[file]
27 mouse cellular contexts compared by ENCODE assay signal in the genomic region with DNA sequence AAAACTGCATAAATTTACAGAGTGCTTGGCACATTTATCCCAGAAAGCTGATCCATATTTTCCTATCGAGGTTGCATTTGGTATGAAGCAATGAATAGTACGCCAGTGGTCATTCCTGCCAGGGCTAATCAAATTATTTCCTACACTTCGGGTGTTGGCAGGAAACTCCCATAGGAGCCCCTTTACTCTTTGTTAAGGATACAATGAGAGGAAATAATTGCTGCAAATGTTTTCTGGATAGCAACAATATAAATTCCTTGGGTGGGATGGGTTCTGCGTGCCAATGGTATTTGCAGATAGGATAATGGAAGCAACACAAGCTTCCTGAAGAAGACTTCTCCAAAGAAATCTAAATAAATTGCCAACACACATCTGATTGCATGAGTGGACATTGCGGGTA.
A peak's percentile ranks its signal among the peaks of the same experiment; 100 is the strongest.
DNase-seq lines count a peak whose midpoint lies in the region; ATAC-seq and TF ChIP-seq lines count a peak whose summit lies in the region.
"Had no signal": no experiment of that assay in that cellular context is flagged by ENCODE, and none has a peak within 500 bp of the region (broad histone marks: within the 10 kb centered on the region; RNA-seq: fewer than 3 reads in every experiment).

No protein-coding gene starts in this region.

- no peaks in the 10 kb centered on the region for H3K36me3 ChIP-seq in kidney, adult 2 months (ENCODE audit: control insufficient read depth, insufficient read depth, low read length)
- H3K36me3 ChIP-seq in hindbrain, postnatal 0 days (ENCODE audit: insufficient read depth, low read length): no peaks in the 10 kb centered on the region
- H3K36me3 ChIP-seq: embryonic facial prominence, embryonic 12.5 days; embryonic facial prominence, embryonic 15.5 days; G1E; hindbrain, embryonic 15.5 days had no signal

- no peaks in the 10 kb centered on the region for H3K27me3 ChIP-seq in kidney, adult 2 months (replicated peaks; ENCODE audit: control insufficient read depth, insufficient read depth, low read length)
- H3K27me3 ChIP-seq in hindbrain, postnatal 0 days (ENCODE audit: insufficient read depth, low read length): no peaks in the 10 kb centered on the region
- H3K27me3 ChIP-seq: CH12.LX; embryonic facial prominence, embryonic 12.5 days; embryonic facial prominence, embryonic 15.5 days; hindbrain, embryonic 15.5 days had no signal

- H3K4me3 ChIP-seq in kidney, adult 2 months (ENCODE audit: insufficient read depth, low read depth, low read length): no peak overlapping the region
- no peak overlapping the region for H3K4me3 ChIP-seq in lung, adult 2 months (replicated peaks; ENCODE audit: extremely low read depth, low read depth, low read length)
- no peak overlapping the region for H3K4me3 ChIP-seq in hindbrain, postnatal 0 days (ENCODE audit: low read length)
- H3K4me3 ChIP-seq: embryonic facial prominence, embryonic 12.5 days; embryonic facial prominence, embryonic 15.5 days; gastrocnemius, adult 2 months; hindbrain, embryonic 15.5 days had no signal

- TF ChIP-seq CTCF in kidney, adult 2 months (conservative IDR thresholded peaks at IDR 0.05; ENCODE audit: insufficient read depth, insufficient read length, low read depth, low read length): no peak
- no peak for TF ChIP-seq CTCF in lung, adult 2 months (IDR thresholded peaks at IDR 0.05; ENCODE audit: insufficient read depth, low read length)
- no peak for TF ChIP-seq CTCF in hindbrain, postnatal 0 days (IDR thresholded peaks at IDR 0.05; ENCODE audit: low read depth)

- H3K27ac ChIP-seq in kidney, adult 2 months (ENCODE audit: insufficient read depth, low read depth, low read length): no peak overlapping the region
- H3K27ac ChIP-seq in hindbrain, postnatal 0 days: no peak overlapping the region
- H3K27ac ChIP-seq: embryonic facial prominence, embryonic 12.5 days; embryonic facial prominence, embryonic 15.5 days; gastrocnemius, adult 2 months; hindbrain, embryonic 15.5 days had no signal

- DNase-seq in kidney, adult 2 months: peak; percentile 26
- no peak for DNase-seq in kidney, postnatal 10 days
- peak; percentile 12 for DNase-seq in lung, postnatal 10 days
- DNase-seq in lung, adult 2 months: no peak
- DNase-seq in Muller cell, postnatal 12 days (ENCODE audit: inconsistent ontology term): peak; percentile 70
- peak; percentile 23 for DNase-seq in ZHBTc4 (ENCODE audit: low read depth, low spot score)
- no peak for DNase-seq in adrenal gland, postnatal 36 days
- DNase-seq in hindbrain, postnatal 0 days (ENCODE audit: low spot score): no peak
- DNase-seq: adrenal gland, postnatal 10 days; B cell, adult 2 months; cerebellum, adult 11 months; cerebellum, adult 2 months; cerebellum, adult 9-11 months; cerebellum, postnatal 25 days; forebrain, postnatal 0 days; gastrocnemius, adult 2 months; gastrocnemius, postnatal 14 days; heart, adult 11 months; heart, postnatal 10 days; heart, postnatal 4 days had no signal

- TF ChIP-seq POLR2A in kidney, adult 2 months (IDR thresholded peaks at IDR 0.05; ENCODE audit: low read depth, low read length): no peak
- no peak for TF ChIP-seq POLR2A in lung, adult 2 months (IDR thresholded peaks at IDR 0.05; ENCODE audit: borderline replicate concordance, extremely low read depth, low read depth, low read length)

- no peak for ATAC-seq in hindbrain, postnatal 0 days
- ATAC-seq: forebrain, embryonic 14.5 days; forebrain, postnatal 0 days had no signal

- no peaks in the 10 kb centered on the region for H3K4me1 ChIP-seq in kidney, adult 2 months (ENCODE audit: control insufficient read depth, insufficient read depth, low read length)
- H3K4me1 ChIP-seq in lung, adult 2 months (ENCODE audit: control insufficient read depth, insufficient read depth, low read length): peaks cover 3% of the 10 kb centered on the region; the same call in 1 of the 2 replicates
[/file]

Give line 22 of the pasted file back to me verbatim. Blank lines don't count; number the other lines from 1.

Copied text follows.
- DNase-seq in kidney, adult 2 months: peak; percentile 26